South Wales post-hardcore sextet delivers a mixed third LP, not without soaring highs.
Alistair Lawrence 2011-04-04
The problem of giving the impression that you’re perpetually looking for a good time is that, when it’s time to get serious, people can have a hard time taking you seriously. Described in the nicest possible way by one critic as "the musical equivalent of the Bash Street Kids", The Blackout have been punching in and out in the middleweight division of British rock music for a few years now. Hope is their third studio album and touted as their step up. In truth, it comes on in leaps and bounds as much as it trips and stumbles along the way.
Having sprung from the same south Wales scene as Lostprophets and Funeral for a Friend, they’ve clearly been inspired by the crossover appeal of the former without abandoning the hardcore kid spirit that still pulses through much of the latter’s material. On album opener Ambition Is Critical, this approach results in an uneasy mish-mash of sweary posturing over a saccharine score. Between them, the colours-to-the-mast anthem Save Our Selves (The Warning) and the rambunctious ShutTheF***Uppercut from 2009’s The Best in Town mixed aggression with accessibility far better.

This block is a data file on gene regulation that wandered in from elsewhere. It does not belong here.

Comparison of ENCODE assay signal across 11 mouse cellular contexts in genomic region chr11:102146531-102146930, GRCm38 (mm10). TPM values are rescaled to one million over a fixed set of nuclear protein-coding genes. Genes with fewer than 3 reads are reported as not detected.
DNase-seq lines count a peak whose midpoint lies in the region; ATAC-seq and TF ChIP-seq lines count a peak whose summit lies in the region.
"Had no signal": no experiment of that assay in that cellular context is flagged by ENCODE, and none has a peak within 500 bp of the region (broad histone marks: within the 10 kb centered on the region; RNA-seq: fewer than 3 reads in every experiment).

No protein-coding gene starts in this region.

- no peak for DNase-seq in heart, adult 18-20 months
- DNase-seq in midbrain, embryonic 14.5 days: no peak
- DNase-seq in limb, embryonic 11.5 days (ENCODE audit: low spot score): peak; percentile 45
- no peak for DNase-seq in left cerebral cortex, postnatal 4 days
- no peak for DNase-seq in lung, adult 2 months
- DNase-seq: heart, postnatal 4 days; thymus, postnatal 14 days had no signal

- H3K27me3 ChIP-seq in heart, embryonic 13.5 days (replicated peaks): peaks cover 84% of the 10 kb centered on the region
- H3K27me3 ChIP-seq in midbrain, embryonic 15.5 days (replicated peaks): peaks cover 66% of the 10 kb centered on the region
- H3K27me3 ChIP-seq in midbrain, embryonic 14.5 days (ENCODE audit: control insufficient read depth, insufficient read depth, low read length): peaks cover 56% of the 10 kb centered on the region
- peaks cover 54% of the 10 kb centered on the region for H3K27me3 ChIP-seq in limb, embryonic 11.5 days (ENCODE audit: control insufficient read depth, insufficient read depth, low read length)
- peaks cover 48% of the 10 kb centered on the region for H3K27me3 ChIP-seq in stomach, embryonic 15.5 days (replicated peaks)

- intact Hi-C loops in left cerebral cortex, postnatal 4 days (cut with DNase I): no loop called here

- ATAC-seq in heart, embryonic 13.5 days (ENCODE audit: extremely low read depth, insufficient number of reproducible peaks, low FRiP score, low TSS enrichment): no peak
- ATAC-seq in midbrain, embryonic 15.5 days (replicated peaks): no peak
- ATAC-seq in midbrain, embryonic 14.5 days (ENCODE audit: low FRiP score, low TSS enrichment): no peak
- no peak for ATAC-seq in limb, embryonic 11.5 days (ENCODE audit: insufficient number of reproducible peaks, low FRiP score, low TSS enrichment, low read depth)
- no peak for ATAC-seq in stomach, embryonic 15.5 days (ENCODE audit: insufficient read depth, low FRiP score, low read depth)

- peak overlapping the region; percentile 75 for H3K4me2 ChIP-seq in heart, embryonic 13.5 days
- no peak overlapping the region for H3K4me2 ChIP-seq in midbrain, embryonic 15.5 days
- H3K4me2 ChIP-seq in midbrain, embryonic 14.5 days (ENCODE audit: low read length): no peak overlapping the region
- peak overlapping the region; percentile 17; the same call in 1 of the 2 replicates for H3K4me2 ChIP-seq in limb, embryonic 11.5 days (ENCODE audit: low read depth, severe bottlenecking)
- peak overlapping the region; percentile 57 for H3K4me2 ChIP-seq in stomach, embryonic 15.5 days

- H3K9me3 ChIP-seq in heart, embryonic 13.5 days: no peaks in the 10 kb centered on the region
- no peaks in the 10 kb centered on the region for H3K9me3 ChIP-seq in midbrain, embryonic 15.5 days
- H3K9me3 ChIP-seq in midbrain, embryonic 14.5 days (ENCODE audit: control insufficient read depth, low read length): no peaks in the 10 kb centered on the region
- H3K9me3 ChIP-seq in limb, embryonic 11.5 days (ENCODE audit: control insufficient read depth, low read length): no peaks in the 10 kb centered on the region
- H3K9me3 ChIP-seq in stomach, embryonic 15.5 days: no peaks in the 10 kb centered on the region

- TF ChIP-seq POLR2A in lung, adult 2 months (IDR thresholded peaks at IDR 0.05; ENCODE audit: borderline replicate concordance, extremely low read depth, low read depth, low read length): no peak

They’re clearly trying to make music that soars as much as it is uplifting, but too much of it is too familiar, too often. Never By Your Side loses its spark and bite when it goes for broke with a chorus that never quite ignites, while the title-track leaves them stranded in the middle of the road. Partly, they’re hamstrung by the production: everything sounds compressed, especially the gang vocals, and this unintentionally creates the impression of a hard sell.
It means that the album’s high points come when they career off the deep end. No More Waiting contains a blistering homage to Rage Against the Machine’s Wake Up between pacing itself nicely over a cool, slinking riff. Similarly, The Devil Inside is a fine slice of post-hardcore, alternating between gnashing its teeth and crooning cruel intentions. Too much of the rest languishes, in comparison. Here’s hoping they indulge themselves more next time around.